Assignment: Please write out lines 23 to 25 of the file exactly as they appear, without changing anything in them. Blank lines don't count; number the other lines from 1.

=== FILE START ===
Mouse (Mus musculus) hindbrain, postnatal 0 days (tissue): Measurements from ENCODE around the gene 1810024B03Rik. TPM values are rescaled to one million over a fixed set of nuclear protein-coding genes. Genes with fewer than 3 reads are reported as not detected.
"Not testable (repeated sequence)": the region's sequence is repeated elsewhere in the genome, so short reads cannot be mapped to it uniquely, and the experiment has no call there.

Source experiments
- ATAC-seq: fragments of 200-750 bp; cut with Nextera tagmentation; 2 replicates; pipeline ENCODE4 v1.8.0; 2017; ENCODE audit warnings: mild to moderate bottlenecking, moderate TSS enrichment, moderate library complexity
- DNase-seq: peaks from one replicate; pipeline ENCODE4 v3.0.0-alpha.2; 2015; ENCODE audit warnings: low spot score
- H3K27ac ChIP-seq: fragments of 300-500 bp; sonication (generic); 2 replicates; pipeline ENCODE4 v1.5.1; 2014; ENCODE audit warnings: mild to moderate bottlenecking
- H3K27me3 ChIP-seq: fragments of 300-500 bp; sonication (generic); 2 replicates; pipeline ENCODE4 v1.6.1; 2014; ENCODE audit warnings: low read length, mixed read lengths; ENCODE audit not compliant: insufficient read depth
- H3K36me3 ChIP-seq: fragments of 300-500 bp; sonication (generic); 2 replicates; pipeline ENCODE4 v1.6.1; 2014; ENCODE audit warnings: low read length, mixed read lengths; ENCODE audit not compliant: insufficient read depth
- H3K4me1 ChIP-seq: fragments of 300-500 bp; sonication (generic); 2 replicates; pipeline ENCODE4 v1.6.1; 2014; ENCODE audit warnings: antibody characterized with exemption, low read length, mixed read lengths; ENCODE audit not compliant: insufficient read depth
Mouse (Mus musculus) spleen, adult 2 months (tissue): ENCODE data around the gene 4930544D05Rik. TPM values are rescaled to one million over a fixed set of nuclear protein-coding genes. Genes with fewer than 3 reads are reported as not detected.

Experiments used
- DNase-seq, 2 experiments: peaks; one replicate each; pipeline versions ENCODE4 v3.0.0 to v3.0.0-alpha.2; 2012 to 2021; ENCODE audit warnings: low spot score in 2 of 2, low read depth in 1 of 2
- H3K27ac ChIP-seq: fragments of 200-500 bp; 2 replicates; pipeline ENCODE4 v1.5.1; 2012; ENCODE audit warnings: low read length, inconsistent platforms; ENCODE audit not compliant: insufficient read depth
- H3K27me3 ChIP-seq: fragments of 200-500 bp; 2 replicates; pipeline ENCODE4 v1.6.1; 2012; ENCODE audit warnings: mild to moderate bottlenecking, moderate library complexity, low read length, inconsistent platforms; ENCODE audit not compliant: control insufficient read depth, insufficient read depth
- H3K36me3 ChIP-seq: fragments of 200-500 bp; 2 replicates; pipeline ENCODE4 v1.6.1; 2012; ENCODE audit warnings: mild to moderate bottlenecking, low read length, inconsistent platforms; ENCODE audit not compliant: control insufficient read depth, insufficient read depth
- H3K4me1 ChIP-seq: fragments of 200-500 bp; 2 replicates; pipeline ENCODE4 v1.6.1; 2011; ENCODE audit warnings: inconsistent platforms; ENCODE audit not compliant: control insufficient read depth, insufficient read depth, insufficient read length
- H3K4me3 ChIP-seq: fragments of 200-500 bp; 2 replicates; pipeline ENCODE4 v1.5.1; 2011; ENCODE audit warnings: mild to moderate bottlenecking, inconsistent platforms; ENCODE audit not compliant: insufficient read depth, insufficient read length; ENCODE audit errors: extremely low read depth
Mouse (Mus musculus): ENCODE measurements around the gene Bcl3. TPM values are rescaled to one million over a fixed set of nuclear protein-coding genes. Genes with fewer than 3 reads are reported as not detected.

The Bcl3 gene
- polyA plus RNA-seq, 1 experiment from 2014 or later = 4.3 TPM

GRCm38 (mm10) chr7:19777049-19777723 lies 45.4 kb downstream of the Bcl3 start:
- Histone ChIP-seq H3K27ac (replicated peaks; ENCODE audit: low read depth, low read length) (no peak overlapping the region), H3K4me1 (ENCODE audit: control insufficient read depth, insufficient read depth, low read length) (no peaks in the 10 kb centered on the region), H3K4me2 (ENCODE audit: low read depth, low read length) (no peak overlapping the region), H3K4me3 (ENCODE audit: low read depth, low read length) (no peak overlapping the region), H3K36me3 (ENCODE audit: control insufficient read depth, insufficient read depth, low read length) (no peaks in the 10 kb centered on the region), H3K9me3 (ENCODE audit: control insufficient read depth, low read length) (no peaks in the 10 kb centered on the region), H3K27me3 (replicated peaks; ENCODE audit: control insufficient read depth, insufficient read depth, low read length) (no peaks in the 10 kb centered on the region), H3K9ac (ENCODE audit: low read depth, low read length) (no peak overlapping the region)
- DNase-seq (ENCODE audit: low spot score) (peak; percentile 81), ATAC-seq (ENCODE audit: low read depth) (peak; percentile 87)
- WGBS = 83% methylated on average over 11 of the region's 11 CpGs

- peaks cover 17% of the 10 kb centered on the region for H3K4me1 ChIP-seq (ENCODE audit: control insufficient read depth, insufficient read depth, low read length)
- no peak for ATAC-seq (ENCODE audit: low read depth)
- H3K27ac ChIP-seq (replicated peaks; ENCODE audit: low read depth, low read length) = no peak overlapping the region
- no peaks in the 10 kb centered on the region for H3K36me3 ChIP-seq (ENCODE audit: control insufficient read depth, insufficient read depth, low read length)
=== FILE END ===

- DNase-seq (ENCODE audit: low spot score) (peak; percentile 81), ATAC-seq (ENCODE audit: low read depth) (peak; percentile 87)
- WGBS = 83% methylated on average over 11 of the region's 11 CpGs

- peaks cover 17% of the 10 kb centered on the region for H3K4me1 ChIP-seq (ENCODE audit: control insufficient read depth, insufficient read depth, low read length)